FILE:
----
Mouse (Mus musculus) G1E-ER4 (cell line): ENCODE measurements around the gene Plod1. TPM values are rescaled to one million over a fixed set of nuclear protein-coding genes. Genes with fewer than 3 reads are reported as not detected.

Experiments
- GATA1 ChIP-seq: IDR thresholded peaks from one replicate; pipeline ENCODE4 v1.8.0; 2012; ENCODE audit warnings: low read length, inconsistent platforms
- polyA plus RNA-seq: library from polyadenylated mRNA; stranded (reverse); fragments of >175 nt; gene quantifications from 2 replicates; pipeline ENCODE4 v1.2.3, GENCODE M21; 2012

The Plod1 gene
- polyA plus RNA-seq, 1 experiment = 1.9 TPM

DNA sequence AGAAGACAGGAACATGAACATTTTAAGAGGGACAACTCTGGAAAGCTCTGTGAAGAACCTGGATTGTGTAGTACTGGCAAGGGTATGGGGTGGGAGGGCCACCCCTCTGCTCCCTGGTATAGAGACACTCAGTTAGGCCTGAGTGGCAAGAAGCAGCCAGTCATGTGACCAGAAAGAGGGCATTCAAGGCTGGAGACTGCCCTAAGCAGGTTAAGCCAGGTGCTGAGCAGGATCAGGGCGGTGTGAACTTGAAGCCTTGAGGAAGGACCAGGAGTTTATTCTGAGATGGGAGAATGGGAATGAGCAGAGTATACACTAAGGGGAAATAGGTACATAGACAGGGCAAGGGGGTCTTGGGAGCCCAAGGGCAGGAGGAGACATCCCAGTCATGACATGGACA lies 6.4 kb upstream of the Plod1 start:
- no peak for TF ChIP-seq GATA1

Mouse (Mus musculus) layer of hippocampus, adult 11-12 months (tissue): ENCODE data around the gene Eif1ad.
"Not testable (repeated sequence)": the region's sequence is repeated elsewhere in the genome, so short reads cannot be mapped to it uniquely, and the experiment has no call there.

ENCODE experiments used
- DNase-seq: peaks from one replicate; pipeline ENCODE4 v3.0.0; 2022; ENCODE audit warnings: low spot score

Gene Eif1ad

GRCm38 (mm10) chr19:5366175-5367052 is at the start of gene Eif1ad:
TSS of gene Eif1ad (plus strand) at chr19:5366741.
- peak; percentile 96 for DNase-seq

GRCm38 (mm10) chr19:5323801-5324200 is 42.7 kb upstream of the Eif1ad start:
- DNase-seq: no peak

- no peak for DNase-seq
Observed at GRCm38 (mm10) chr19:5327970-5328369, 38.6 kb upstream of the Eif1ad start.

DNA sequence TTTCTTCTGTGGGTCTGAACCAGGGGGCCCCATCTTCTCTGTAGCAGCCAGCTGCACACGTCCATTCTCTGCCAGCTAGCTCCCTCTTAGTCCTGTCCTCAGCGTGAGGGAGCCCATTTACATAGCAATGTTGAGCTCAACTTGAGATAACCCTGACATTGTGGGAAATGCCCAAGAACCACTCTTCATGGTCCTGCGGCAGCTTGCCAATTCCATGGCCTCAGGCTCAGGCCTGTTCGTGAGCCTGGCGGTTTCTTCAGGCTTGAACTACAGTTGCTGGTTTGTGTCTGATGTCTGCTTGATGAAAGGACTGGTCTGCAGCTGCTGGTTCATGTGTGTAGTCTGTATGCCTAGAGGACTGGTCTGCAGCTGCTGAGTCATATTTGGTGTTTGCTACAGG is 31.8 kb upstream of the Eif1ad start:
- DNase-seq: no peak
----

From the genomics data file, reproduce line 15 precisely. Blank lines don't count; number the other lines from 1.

TSS of gene Eif1ad (plus strand) at chr19:5366741.